Yes. I try to be a good neighbor to everyone who is good to me. Personally, I'm trying to be fair here, but I'm calling them like I see them. I think the published design looks pretty decent, and I'm hopeful about it. I'm also impressed with the quick responses I've gotten from the Beacon Hill Ventures ownership group, and I'm hopeful they'll continue to want to interact with us.

It's the Beacon Hill News's place to lead cheers about new development (and school bake sales, and local clubs, and children's dance performances, etc.), and land exclusive interviews with the local bigwigs and get steady advertisement revenue from the local business owners. And that's fine--that's the traditional role of a community newspaper.

But this is different. This is one (not particularly informed or connected) community member's personal research into what is going on in the neighborhood and an open invitation to everyone else to comment openly on what they think about all of it. And I think this openness and lack of cheerleading makes it valuable in a different way from the Beacon Hill News. I'd love it if everyone could try to be nice, but I think it's most important that they say what's on their minds about what's going on. Besides, I bet these seasoned real estate professionals have fairly thick skin and can handle some criticism and candid suggestions.

Why? Several reasons pop to mind but two of which are:
1. If you want the sort of businesses you've blogged about, then be kind to the man and supportive. You are far more likely to have him as a fellow Beacon-Hiller listen to suggestions if you've not railed against him and his efforts to begin with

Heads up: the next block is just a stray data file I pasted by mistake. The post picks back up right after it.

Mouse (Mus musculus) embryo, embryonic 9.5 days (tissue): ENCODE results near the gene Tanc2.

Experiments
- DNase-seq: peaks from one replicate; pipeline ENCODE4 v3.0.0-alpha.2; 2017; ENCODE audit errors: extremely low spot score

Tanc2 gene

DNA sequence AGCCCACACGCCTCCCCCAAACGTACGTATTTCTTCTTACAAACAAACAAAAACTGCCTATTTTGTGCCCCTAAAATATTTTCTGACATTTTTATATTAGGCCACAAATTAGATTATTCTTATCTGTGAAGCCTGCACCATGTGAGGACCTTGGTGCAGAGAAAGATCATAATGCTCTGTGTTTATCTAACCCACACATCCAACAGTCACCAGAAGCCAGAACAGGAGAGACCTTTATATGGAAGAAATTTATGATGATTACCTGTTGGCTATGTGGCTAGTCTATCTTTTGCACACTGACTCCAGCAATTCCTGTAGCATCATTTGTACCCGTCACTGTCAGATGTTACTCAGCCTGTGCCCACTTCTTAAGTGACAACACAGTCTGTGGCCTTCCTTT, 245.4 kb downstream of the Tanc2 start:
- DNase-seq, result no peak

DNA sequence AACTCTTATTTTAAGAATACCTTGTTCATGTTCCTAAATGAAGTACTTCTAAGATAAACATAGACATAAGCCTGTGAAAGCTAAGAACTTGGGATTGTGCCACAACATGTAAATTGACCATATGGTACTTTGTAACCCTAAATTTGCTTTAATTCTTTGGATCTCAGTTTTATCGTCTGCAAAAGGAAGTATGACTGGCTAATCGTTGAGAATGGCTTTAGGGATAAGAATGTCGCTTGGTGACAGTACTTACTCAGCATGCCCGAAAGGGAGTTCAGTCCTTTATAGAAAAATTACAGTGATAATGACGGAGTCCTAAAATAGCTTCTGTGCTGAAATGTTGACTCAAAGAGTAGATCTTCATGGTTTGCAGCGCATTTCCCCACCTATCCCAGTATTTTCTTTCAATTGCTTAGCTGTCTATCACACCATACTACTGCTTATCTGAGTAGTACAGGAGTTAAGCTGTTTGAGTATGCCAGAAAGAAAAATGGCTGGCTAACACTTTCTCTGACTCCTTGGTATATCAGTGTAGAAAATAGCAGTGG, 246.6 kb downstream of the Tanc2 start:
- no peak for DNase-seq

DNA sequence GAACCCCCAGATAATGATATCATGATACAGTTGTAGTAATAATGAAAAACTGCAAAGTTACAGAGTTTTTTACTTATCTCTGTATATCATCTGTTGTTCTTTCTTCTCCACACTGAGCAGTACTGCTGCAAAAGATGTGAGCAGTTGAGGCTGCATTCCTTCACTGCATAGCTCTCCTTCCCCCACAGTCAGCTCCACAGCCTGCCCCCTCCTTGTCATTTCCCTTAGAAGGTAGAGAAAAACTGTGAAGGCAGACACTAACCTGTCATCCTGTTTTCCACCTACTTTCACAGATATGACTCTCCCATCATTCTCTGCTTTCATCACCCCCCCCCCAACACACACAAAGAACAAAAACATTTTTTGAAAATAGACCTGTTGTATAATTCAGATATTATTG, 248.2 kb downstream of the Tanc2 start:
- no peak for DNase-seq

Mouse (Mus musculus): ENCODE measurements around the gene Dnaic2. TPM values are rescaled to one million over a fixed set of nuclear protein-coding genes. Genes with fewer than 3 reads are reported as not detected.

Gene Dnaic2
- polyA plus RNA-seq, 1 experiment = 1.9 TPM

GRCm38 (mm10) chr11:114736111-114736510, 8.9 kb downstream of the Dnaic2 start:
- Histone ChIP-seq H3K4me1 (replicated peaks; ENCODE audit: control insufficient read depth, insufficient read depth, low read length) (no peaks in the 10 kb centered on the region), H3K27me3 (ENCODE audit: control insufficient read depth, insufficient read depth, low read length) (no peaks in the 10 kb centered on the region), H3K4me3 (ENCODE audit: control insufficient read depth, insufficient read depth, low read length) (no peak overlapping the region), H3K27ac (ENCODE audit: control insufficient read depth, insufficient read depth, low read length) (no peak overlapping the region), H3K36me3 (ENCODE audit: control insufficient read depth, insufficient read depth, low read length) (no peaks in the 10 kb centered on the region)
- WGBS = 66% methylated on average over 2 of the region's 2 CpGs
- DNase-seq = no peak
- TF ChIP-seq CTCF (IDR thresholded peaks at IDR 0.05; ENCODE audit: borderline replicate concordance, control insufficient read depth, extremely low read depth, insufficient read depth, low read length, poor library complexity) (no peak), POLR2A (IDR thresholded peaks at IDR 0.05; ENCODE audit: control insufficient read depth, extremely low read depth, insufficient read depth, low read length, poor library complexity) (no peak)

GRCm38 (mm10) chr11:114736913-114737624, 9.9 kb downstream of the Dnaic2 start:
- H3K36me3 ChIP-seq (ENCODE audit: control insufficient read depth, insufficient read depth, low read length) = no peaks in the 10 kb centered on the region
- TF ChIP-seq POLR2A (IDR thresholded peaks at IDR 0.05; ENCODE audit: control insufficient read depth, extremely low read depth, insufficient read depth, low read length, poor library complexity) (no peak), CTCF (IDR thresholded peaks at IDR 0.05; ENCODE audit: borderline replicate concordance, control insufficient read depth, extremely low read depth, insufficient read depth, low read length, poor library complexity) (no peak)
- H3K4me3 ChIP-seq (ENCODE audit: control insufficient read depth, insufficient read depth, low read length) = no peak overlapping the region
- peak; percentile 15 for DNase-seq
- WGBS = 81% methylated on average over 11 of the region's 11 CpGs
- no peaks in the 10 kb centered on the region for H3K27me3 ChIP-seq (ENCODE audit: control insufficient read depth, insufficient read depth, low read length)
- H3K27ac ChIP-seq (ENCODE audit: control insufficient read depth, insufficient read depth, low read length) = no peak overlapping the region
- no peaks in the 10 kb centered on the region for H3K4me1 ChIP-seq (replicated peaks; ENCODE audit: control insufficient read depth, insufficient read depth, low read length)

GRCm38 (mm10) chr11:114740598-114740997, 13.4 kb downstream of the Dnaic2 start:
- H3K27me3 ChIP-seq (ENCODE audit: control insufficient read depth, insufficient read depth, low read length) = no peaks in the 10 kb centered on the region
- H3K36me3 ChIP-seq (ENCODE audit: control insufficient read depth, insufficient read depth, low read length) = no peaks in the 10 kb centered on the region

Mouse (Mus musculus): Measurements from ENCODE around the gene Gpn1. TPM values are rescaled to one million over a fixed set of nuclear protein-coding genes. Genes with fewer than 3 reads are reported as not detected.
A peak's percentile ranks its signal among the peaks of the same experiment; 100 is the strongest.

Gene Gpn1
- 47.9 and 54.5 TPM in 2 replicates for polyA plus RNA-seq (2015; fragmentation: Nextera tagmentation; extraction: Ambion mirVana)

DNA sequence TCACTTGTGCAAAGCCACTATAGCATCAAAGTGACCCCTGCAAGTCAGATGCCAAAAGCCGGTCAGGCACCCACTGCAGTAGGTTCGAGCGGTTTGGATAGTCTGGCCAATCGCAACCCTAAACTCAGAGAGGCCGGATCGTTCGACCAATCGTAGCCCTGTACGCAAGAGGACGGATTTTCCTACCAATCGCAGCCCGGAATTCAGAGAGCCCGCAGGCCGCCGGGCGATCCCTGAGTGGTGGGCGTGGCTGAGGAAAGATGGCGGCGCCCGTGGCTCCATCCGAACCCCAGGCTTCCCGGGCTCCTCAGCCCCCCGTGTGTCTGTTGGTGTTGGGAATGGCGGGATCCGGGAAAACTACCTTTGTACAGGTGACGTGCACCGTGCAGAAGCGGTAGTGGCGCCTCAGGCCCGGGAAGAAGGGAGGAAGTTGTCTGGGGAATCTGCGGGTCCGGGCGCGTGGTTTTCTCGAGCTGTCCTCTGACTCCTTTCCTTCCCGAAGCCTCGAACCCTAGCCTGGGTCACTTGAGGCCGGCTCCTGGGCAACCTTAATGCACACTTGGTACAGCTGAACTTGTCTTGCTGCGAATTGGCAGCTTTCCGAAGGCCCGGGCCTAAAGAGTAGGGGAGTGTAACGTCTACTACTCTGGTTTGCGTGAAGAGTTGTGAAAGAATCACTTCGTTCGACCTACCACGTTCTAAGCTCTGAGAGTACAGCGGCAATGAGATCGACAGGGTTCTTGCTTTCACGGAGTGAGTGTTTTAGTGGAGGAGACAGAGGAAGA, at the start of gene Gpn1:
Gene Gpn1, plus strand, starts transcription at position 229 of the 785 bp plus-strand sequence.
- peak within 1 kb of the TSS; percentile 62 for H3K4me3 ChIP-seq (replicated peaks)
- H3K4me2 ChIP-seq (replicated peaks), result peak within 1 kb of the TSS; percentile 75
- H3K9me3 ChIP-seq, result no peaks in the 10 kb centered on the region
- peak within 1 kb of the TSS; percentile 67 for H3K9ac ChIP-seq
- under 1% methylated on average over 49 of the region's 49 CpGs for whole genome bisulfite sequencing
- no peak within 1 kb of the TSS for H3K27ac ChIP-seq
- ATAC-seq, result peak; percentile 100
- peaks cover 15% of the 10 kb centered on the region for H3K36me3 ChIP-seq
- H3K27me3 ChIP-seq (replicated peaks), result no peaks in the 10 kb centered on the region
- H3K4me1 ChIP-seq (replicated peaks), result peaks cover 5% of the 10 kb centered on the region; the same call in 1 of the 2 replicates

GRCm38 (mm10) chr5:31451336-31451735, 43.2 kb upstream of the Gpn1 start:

.


I hope I'm not really coming across as railing against the developers. I certainly railed against the dumping of hazardous and disgusting materials on the site (OK, and I also expressed some concern over the type of designs that Rudeen has executed on in the past), but I'm not railing againist the development itself. I'm just asking them to start a dialogue with the community about the property. A public meeting would be a great place to start.

2. He might have already negotiated other parcels which you wouldn't even know about until much later and I would think it would be cool to have a good working relationship and be "in" with a local developer who likes us as a community.


I haven't been worried that the Beacon Hill Ventures group is going to retaliate against the neighborhood and try to sneak in a bunch of ugly buildings just to spite us. They seem like good professionals. But you obviously know these folks personally--I hope you're not suggesting we have reason to fear them! :)

I noticed the comment about loft live/work spaces. Tho I don't have the numbers at my fingertips, the cost involved to produce this sort of construction might prohibitive on Beacon based on the commercial land values on the hill demolition and constuction costs. It's probably why so many of these opportunities exist in funky, converted buildings.


I suspect you're right. Though it would be great if Beacon Hill started going out of its way to court and develop an artistic community, I don't see this actually happening. We will never be as cool as Columbia City or Georgetown, and I think that's OK. But I also think it's cool that that person brought up the suggestion.

Watch the BHN for follow-up...


Yes, thanks for the tip. But please also understand that information doesn't always have to be exclusively filtered down through official channels. I think folks like to get an early word about what's going on around them, and I appreciate anyone who helps make that happen.

7 comments:

Wendi Dunlap said...